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Bill to change school-grades system moves forward

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Indiana's A-F grading system for individual schools would be scrapped and implementation suspended on a national set of reading and math education standards under a bill the state Senate approved Wednesday.

Another proposal to no longer require local school superintendents to hold a state superintendent's or teacher's license also cleared the Senate after Republican Lt. Gov. Sue Ellspermann cast her first tie-breaking vote as the Senate president.

The 37-13 vote in the Republican-controlled Senate endorsed ending the current system under which the state Department of Education issues a single A-F grade for each school. The Senate bill would have the agency issue two grades for each school: one based on the average academic performance of students, and the other based on how much students have improved.

"Most people think the current system is very complicated, very, very difficult to understand and know how you get these scores," Senate education committee Chairman Dennis Kruse, R-Auburn, said. "This is an effort to make that simple and easy to understand. I think it does that."

The A-F scale was implemented in 2011 and backed by Republican state schools Superintendent Tony Bennett — whom Democrat Glenda Ritz defeated in the November election — despite widespread opposition from teachers and other groups, including the Indiana Chamber of Commerce.

Many educators have complained that the system resulted in some schools with consistently high student test scores receiving low grades because students hadn't shown enough improvement.

The bill approved by the Senate would also suspend implementation of Common Core State Standards until after the state Board of Education receives a report on those standards from a legislative study committee.

House Education Committee Chairman Robert Behning, R-Indianapolis, said he opposes any delays in schools adopting the benchmarks on what students should learn during each grade — benchmarks that have been adopted by 45 states.

Supporters of the new review say they don't believe the standards, developed by a group of state school officials from across the country, had enough public review in Indiana. They argue that the national initiative has led to a loss of local involvement over school standards.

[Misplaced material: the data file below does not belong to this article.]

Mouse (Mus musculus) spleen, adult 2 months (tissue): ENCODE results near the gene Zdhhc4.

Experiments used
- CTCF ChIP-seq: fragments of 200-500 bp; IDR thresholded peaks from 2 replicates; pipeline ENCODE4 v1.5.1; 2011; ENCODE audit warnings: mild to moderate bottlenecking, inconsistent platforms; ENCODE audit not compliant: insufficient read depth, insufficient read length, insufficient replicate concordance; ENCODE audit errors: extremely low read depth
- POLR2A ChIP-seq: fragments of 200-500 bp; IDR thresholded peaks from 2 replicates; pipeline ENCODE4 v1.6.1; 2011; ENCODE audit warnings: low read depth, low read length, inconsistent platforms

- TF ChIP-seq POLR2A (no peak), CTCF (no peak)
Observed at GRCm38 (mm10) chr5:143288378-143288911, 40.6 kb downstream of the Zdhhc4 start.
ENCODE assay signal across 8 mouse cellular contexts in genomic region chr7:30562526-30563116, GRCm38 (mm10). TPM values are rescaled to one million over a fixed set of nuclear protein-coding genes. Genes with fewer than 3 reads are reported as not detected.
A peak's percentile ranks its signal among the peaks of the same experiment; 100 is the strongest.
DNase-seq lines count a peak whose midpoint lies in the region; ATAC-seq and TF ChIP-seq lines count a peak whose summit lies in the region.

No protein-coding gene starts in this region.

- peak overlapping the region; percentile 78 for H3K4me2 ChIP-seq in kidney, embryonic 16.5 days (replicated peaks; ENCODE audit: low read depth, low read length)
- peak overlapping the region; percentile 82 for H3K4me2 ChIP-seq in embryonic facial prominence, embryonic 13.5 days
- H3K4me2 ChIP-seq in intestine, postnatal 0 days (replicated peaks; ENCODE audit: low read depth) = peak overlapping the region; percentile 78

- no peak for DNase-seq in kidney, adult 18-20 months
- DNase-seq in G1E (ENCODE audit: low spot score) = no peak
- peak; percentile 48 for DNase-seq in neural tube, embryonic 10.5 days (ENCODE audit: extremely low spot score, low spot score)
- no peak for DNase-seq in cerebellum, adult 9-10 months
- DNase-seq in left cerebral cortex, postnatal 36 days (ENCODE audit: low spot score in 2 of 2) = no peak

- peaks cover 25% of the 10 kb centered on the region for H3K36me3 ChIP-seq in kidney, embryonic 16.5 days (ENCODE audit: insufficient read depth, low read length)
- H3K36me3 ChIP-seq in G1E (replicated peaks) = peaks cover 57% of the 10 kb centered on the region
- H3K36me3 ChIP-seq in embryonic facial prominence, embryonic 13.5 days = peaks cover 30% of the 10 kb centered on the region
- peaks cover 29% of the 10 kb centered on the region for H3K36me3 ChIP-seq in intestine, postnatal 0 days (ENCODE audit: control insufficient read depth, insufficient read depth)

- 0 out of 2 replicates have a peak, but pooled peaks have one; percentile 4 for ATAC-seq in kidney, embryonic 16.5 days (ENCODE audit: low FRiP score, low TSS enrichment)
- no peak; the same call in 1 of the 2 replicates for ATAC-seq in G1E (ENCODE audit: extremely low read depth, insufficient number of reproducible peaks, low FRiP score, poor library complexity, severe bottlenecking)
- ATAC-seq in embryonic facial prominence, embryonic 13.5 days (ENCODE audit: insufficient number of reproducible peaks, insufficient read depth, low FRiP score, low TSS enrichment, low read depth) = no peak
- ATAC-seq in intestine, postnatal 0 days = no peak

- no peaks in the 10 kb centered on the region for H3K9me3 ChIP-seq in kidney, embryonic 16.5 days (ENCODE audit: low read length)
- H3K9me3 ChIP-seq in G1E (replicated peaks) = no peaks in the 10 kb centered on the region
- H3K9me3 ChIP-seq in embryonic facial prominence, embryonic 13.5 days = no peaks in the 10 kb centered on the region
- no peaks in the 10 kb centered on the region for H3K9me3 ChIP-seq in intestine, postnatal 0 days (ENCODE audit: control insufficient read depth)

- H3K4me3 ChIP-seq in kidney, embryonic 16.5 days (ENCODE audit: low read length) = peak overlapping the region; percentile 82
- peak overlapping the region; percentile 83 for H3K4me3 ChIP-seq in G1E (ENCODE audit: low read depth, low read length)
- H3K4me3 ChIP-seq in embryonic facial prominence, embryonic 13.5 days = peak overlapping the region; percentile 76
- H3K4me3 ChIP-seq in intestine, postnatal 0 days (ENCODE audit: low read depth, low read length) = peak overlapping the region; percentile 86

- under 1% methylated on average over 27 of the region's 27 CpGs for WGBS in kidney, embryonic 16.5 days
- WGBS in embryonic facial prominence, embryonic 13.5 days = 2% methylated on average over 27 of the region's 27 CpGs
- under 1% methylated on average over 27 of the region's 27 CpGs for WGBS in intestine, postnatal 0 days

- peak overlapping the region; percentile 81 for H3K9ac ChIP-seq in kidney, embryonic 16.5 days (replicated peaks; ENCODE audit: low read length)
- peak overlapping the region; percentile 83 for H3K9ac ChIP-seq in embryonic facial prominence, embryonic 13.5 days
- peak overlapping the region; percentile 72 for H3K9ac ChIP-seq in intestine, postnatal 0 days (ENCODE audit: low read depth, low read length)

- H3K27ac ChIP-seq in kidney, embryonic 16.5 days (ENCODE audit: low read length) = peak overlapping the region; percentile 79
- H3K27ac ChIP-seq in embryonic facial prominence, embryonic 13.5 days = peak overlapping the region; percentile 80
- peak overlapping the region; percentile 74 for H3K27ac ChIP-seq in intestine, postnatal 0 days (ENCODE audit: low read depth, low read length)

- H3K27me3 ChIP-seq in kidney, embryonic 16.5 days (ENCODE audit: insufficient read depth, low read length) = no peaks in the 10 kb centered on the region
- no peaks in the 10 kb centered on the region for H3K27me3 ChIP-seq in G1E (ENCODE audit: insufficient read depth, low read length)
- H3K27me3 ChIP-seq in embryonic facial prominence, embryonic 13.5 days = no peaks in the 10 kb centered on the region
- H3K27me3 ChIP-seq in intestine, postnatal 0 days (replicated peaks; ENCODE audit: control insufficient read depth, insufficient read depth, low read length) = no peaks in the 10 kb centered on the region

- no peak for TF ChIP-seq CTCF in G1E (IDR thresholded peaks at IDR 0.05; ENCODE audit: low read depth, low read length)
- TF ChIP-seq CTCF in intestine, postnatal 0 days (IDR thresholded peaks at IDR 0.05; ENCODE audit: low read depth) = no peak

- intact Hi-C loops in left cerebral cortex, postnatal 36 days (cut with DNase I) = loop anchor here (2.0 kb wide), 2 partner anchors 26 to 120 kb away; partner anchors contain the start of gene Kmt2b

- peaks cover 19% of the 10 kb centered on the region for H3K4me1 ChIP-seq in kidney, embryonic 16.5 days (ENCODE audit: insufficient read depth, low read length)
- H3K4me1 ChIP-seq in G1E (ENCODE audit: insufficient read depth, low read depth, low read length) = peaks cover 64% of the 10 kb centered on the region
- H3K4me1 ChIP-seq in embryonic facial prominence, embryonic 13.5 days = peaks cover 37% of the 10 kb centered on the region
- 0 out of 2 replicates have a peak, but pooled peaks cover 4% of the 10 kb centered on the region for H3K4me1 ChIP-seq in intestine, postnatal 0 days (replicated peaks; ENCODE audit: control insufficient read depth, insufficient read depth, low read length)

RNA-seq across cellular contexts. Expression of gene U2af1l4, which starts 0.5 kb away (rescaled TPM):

Ritz, the new state schools superintendent, said Wednesday she also didn't want to delay implementation of the standards, but she also supports additional reviews on whether the changes should be made.

The Senate-approved bill seems to split the difference between Ritz and Behning on the A-F school grading scale.

Behning said a dual-grade system would be leave parents and others confused about what they mean, while Ritz wants to get rid of the letter grades completely in favor of putting out numerical data on student achievement and improvement.

"Reporting direct informational data tells way more about the story in their schools," Ritz said.

The tie-breaking vote cast by the lieutenant governor endorsed a bill changing the state's current requirement that school district superintendents have a teaching license and complete graduate school work in education administration.

Supporters say the change would give local school boards more flexibility to hire a business executive or someone else they believe best fills their needs for a top administrator. Opponents worry that the state would open the door to possible cronyism and lowering standards by allowing superintendents without any classroom experience.

The Senate added a requirement that a district superintendent must have a master's degree, which wasn't in the previous House-approved version of the bill.

Ellspermann's vote after senators split 25-25 was the first tie-breaking vote cast by a lieutenant governor in the chamber since 2005, according to a Senate spokeswoman.

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